If a final restraining order is entered against you the judge must grant any relief necessary to prevent further abuse.
A judge in a domestic violence proceeding may issue an order granting any or all of the following relief:
(a) Restrain the defendant from subjecting the victim to domestic violence;
(b) Restrain the defendant from “entering the residence, property, school, or place of employment of the victim or of other family or household members of the victim and requiring the defendant to stay away from any specified place that is named in the order and is frequented regularly by the victim or other family or household members.”
(c) Restrain the defendant from making contact with the plaintiff or others, including an order forbidding the defendant from personally or through an agent initiating any communication likely to cause annoyance or alarm including, but not limited to, personal, written, or telephone contact with the victim or other family members, or their employers, employees, or fellow workers, or others with whom communication would be likely to cause annoyance or alarm to the victim.
(d) Prohibit the defendant from stalking or following, or threatening to harm, to stalk or to follow, the complainant or any other person named in the order in a manner that, taken in the context of past actions of the defendant, would put the complainant in reasonable fear that the defendant would cause the death or injury of the complainant or any other person.
Behavior prohibited under this act includes, but is not limited to, behavior prohibited under the provisions of [N.J.S.A. 2C:12–10.]
You may have to move out of your place of residence
(a) Exclusive Possession.
Granting exclusive possession to the plaintiff of the residence or household regardless of whether the residence or household is jointly or solely owned by the parties or jointly or solely leased by the parties. This order shall not in any manner affect title or interest to any real property held by either party or both jointly. If it is not possible for the victim to remain in the residence, the court may order the defendant to pay the victim’s rent at a residence other than the one previously shared by the parties if the defendant is found to have a duty to support the victim and the victim requires alternative housing.
(b) Payments of Housing Costs.
You may have to “make or continue to make rent or mortgage payments on the residence occupied by the victim if the defendant is found to have a duty to support the victim or other dependent household members; provided that this issue has not been resolved or is not being litigated between the parties in another action.”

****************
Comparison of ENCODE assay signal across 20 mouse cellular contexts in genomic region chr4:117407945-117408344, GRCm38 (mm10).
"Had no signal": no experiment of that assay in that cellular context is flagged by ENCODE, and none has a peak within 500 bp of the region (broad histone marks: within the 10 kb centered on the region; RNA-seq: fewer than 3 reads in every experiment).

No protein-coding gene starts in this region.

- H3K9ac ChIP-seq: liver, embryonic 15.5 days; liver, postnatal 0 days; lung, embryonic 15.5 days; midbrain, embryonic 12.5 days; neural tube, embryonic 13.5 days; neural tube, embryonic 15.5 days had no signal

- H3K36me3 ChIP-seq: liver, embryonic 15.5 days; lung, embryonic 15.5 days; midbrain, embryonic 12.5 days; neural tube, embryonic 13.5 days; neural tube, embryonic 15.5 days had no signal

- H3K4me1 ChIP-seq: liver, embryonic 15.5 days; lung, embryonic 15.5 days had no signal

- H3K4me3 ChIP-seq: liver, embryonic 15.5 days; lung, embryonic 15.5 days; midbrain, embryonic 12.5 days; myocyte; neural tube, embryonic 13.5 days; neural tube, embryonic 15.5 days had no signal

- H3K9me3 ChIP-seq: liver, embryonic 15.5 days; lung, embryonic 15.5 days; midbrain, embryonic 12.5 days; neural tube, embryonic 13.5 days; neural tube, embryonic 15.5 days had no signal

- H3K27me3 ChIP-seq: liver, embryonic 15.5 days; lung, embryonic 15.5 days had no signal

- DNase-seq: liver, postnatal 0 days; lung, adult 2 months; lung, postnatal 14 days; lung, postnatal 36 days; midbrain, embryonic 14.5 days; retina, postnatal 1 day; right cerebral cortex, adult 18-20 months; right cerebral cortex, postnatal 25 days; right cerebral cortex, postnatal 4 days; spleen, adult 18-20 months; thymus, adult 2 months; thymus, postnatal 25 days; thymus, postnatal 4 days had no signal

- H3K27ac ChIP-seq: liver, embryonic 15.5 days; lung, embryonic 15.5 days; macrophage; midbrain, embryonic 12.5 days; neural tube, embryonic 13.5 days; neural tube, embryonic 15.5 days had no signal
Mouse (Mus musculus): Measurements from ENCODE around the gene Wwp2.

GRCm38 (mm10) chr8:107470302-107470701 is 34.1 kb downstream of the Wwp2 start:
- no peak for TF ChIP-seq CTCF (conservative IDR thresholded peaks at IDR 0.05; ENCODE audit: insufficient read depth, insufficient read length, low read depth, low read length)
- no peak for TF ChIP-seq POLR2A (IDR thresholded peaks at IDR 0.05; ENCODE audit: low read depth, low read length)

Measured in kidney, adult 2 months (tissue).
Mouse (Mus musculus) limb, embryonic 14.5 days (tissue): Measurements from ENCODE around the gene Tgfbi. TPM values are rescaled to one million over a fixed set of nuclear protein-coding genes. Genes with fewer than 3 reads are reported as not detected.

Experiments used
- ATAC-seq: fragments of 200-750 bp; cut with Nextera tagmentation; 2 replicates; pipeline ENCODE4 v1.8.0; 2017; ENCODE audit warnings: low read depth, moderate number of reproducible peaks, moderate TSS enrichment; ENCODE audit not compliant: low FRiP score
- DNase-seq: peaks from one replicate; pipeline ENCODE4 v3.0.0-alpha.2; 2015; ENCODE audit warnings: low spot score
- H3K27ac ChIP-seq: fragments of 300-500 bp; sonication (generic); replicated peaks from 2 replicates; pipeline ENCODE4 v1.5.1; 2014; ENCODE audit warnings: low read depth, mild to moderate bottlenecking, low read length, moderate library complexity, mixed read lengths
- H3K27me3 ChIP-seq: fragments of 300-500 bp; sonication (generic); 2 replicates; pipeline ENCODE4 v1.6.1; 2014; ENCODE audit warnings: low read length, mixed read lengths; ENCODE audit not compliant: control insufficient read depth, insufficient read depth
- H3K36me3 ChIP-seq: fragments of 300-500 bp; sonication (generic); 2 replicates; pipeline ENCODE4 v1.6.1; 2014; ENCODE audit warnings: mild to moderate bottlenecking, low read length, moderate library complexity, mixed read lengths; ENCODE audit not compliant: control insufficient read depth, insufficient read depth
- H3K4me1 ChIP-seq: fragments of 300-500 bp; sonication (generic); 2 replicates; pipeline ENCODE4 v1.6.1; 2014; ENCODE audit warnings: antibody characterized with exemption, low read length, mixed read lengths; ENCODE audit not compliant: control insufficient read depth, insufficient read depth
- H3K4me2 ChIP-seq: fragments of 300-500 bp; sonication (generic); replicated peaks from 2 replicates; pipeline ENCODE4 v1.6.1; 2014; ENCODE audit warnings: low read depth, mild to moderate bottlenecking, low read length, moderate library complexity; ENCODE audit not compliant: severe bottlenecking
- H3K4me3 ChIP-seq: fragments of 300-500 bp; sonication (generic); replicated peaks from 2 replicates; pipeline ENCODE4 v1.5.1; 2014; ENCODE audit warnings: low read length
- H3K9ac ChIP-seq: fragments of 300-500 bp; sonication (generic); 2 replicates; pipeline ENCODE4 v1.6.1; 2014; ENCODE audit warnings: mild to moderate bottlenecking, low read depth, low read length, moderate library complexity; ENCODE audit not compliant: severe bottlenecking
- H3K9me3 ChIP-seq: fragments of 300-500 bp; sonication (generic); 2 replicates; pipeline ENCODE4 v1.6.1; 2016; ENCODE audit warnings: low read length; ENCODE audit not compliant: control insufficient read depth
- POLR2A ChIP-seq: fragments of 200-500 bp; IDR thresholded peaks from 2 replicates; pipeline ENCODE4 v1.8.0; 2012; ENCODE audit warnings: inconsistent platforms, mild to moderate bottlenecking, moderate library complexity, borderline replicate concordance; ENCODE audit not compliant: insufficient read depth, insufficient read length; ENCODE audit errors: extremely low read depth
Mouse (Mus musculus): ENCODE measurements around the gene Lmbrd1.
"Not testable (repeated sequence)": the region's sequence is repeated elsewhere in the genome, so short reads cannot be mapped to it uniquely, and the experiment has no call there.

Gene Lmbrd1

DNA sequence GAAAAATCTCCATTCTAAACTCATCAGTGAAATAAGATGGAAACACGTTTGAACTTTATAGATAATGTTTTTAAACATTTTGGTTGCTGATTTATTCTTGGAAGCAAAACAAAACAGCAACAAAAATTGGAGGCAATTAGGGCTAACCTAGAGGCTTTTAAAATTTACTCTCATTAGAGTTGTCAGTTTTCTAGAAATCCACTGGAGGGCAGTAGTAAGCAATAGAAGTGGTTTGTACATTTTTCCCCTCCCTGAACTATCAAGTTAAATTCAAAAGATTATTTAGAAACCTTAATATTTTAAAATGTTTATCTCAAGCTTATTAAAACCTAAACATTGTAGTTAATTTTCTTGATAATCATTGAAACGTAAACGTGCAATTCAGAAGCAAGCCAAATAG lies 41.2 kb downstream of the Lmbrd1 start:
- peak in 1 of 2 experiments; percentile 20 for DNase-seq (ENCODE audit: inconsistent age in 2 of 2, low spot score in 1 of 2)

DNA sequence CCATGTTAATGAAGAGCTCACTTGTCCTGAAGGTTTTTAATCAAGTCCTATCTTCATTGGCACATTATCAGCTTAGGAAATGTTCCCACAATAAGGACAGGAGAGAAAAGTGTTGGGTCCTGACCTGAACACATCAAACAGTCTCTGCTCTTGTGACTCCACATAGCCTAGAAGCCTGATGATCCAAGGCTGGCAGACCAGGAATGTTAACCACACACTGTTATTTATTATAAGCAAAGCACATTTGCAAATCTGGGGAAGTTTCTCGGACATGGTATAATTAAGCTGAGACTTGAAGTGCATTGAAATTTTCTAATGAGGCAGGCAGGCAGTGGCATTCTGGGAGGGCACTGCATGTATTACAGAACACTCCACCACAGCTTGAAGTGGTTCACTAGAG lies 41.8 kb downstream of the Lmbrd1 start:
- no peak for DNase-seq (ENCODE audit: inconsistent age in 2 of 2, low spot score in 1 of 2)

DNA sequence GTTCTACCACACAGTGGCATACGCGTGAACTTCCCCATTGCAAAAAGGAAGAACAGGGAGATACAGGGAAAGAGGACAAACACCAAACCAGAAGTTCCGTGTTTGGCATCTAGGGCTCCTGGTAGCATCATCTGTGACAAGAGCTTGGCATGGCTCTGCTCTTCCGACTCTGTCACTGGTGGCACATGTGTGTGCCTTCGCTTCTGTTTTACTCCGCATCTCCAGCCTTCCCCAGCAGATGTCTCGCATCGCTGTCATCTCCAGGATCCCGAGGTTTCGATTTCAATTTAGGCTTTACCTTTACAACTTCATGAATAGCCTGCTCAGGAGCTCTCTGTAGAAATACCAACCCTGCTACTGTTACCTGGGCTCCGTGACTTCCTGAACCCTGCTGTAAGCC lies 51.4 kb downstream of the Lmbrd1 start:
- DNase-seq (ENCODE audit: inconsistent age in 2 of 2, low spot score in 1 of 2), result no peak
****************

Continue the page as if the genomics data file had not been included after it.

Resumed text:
Child Custody and Visitation
Award temporary custody of a minor child. “The court shall presume that the best interests of the child are served by an award of custody to the non-abusive parent.”
(b) Parenting Time.
Provide for parenting time.
The order shall protect the safety and well-being of the plaintiff and minor children and shall specify the place and frequency of the parenting time. Parenting time arrangements shall not compromise any other remedy provided by the court by requiring or encouraging contact between the plaintiff and defendant. Orders for parenting time may include a designation of a place of parenting time away from the plaintiff, the participation of a third party, or supervised parenting time.
(c) Suspend Parenting Time.
“The court shall consider suspension of the parenting time order and hold an emergency hearing upon an application made by the plaintiff certifying under oath that the defendant’s access to the child pursuant to the parenting time order has threatened the safety and well-being of the child.”
You may have to pay the victim monetary compensation for losses suffered as a direct result of the act of domestic violence. The order may require the defendant to pay the victim directly, to reimburse the Violent Crimes Compensation Board for any and all compensation paid by the Violent Crimes Compensation Board directly to or on behalf of the victim, and may require that the defendant reimburse any parties that may have compensated the victim, as the court may determine.
Compensatory losses shall include, but not be limited to:
- loss of earnings or other support, including child or spousal support,
- out-of-pocket losses for injuries sustained,
- cost of repair or replacement of real or personal property damaged or destroyed or taken by the defendant,
- cost of counseling for the victim,
- moving or other travel expenses,
- reasonable attorney’s fees,
- court costs, and compensation for pain and suffering.
The judge may grant either party “temporary possession of the specified personal property, such as an automobile, checkbook, documentation of health insurance, an identification document, a key, and other personal effects.”
(b) Supervised Removal.
Require that “a law enforcement officer accompany either party to the residence or any shared business premises to supervise the removal of personal belongings in order to ensure the personal safety of the plaintiff when a restraining order has been issued. This order shall be restricted in duration.”
You will be prohibited from possessing any firearm or other weapon enumerated in subsection r. of N.J.S.A. 2C:39–1 and ordering the search for and seizure of any such weapon at any location where the judge has reasonable cause to believe the weapon is located.